Fabulous Foppa delivers double gold for France
August 8, 2021
Photo: Franck Fife |Getty
Tokyo 2020 Women’s Final – France vs ROC 30:25 (15:13)
By Chris O’Reilly
Before the game
Another day, another final, another repeat of the Rio 2016 final. A repeat in all but name, of course, as we had the Russian Olympic Committee, rather than Russia, but the spirit and the stars of the team were largely the same as that remarkable victory in 2016, beating France 22:19 to win gold.
After a slow start to the championship, the Russians produced a defensive masterclass in their semi-final to dump out the gold medal favourites Norway.
France were on the edge back in the preliminary round, effectively playing knockout matches since losing to 28:27 ROC on 31 July.
It was a completely different French outfit from that point as they turned on knockout mode and secured impressive wins over Netherlands and Sweden.
There was no arguing with the result today. France were the better team from start to finish, outclassing the ROC on the tactics board and on the court, winning their first women’s Olympic title and making France the first nation to win both the men’s and women’s golds in the same event since the Soviet Union in 1976.
It was an opening period with two very different approaches. France learned the lesson from Norway’s semi-final defeat and focused on using their speed and off the ball movement to create breakthrough opportunities and find Pauletta Foppa on the line.
Russia’s defence struggled to deal with this and gave away five penalties in the opening quarter, while Foppa continued her stellar form with five goals on the line, connecting beautifully with Grace Zaadi.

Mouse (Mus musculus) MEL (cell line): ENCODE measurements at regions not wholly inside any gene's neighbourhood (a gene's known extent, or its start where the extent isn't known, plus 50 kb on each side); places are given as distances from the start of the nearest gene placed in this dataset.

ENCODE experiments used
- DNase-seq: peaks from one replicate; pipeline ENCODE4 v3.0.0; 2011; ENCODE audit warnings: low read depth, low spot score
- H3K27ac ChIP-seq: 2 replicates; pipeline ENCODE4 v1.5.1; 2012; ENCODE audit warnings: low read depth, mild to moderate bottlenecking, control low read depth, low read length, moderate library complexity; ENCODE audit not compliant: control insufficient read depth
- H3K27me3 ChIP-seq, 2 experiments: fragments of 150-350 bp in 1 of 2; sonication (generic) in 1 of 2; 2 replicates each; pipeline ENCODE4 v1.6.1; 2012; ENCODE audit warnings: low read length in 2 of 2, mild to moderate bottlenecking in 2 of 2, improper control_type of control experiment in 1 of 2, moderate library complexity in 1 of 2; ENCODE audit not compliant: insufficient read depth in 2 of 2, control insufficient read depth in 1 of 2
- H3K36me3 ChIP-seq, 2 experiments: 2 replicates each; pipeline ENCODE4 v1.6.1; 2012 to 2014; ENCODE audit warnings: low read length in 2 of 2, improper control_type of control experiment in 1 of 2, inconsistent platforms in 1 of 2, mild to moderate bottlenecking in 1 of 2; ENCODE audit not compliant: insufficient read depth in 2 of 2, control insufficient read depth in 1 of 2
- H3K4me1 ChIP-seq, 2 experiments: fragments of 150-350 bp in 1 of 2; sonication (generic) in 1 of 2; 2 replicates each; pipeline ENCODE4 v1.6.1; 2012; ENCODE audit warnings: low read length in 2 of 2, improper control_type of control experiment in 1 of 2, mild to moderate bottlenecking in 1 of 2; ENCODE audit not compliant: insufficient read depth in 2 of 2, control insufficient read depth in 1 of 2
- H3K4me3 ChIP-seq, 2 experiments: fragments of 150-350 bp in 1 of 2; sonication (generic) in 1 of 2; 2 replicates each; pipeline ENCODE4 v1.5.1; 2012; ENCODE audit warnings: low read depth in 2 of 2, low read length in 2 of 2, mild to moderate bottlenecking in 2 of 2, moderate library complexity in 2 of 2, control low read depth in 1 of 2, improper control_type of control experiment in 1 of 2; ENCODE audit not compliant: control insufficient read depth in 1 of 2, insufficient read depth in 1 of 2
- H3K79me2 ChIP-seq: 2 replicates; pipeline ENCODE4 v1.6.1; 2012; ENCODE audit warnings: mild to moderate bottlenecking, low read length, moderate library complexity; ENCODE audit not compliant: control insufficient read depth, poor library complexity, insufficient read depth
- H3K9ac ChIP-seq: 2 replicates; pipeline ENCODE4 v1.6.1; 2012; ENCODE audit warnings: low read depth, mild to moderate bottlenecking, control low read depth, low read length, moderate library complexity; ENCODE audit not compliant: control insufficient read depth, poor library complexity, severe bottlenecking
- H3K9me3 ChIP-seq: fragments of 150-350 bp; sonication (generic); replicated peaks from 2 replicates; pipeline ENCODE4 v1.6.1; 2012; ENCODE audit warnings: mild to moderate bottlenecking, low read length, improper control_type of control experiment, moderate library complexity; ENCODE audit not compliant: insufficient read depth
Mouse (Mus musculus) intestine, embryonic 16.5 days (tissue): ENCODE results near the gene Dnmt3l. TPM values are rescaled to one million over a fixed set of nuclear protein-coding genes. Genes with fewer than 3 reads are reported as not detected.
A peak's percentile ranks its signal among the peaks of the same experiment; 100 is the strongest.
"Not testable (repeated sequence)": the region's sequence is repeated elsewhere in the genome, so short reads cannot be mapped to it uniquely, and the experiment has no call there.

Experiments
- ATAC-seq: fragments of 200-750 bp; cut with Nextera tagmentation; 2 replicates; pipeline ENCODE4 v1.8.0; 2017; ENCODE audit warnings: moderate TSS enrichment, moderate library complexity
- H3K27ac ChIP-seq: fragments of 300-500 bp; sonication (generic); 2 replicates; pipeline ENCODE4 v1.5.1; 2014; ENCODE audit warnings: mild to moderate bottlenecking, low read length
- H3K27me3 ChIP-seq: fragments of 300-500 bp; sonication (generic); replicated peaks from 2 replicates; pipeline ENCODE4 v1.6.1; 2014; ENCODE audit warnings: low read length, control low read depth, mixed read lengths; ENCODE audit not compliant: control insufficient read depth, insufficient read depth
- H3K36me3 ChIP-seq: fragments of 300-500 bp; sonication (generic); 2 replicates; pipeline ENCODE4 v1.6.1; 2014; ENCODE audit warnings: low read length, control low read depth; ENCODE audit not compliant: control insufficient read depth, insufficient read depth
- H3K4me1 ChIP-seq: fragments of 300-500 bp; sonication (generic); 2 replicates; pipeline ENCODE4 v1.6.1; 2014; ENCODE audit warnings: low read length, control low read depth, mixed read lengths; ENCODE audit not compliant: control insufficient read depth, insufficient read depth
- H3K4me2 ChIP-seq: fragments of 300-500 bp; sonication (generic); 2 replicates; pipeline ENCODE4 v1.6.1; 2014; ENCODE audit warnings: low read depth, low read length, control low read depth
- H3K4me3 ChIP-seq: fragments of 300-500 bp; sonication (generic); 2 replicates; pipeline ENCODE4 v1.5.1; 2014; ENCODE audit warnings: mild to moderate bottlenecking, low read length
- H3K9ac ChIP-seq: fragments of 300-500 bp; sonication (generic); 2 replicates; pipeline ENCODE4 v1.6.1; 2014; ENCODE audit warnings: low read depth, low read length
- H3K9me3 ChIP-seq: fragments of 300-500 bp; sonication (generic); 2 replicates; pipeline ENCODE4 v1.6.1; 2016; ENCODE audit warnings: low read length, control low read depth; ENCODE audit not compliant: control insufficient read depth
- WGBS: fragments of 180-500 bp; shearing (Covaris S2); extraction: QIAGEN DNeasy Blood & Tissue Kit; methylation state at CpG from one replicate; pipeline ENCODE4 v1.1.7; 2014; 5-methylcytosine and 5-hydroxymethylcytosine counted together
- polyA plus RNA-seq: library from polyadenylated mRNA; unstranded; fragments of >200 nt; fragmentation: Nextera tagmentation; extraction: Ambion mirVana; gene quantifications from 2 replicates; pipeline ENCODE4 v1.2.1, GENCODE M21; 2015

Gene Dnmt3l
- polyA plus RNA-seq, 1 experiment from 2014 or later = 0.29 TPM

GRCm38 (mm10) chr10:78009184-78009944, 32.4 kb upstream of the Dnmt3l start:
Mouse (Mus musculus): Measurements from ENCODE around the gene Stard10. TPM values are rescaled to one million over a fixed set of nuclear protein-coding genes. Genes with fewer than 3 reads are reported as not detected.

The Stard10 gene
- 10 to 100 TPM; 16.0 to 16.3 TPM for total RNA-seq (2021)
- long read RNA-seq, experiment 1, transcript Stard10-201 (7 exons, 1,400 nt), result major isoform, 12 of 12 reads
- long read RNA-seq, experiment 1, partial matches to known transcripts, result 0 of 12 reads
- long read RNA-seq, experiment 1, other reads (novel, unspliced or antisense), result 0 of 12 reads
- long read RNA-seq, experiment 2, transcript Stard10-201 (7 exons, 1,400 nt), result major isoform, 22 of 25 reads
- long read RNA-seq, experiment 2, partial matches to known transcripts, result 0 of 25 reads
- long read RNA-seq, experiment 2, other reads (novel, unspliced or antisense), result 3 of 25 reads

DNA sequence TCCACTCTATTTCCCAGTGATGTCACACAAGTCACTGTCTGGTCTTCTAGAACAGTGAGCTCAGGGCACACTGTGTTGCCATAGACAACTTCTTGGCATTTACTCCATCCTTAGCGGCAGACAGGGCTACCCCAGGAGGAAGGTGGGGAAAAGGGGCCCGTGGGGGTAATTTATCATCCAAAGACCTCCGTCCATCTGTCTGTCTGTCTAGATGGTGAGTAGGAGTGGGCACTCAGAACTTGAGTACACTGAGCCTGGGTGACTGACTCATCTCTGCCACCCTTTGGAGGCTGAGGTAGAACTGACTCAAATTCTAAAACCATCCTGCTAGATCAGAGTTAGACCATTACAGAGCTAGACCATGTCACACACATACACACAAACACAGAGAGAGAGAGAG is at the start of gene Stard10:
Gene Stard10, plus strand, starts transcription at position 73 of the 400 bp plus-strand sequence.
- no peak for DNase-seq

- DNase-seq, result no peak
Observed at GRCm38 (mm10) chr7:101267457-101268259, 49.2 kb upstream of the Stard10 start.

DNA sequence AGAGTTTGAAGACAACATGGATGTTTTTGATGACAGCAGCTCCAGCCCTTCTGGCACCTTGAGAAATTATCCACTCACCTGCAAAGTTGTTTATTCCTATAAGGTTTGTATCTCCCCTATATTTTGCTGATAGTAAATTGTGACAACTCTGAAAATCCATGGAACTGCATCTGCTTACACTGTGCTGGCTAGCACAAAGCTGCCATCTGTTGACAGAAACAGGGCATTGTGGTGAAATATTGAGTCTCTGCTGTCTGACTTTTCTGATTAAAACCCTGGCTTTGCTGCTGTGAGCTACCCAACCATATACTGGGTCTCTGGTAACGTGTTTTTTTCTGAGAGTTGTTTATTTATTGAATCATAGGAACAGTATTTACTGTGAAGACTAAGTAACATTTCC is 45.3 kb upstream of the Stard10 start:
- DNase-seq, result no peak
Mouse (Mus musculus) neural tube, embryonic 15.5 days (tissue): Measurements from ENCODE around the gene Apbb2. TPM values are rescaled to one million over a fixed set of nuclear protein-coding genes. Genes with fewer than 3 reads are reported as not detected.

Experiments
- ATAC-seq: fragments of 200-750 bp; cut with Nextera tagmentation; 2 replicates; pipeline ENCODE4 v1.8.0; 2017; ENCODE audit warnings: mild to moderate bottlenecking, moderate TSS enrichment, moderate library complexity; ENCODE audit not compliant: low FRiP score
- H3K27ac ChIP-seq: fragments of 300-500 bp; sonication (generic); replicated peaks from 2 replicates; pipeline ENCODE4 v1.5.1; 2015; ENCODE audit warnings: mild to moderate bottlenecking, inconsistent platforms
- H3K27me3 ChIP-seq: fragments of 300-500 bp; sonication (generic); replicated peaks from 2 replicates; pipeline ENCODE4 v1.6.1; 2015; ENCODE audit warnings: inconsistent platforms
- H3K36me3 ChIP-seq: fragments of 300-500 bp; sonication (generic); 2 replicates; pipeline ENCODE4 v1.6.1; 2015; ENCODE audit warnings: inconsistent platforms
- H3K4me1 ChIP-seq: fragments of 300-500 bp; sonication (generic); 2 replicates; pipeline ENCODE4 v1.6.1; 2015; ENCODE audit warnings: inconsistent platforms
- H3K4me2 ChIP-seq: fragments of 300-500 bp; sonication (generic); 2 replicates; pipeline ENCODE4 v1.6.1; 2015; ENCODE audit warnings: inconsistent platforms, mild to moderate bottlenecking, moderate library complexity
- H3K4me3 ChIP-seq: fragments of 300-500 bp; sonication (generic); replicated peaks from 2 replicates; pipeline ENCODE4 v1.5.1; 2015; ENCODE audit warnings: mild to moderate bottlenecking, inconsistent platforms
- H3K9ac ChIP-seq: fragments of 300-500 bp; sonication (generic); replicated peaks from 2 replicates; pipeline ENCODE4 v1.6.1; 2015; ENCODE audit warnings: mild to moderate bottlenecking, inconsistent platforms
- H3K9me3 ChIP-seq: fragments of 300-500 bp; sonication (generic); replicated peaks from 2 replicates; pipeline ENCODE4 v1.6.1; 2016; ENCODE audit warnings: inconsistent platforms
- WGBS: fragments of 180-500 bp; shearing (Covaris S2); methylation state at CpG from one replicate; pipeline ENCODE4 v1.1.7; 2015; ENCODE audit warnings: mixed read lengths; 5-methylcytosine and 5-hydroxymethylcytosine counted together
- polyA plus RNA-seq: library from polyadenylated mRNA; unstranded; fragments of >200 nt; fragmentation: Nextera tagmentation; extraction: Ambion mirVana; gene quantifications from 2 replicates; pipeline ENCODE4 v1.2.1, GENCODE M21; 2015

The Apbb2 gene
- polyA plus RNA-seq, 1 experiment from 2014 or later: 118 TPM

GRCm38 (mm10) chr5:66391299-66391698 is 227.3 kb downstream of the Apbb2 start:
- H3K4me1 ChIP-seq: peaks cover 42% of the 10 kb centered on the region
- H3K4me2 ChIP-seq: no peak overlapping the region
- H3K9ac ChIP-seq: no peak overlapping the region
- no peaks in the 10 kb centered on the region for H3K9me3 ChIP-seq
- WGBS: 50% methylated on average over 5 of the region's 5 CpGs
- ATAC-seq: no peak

With France’s defence holding strong at the six-metre line, the Russians took a more direct approach with back court duo Daria Dmitrieva and Polina Vedekhina scoring nine goals between them, keeping them in touch at the break – but how much longer would that approach continue to work?
Cleopatre Darleux came in between the posts and made an immediate impact with a flurry of saves to create the first significant gap on the scoreboard
Grace Zaadi began to turn on the style with a lovely spin past the defender and goal, followed by a behind-the-back pass to Foppa, giving France a 22:16 lead with just 15 minutes remaining.
No matter what ROC threw their way, France had an answer at both ends of the court. Olivier Krumbholz rotated his bench, as he always does, and everyone answered the call.
With over a minute left on the clock, France knew that had done it and the tears were already flowing as the men’s team serenaded them on the sideline, truly joyous scenes for the team which have been through so many ups and downs over the past five years.
It is difficult to pinpoint a single difference on this occasion as three stood out to me.
- ROC were rightly lauded for their tactical approach in the semi-final but they were completely outthought in the final, with France coach Olivier Krumbholz setting out their stall, executed perfectly by defensive boss Beatrice Edwige and Grace Zaadi in attack
- The introduction of Cleopatre Darleux in goal for the second half. With six saves in the decisive third quarter, including a stunning point-blank stop or two, her 43% save rate shut down the Russians
- Pauletta Foppa. I worried for her coming into this weekend after her disappointing EHF FINAL4 in May but the 20-year-old line player is clearly not one to dwell on past disappointments. She grabbed a hold of any ball that came her way and was sublime in scoring all seven of her shots as well as winning penalties and her dominance on the line created freedom of space for her teammates in attack.
Polina Vedekhina (7), Daria Dmitrieva (6), Anna Vyakhireva (4), Polina Gorshkova (3), Ekaterina Ilina (2), Vladlena Bobrovnikova (1), Iuliia Managarova (1), Antonina Skorabogachenko (1)
Pauletta Foppa (7), Allison Pineau (7), Chloe Valentini (4), Pauline Coatanea (3), Meline Nocandy (2),
Grace Zaadi (2), Oceane Sercien Ugolin (2), Laura Flippes (2), Estelle Nze Minko (1)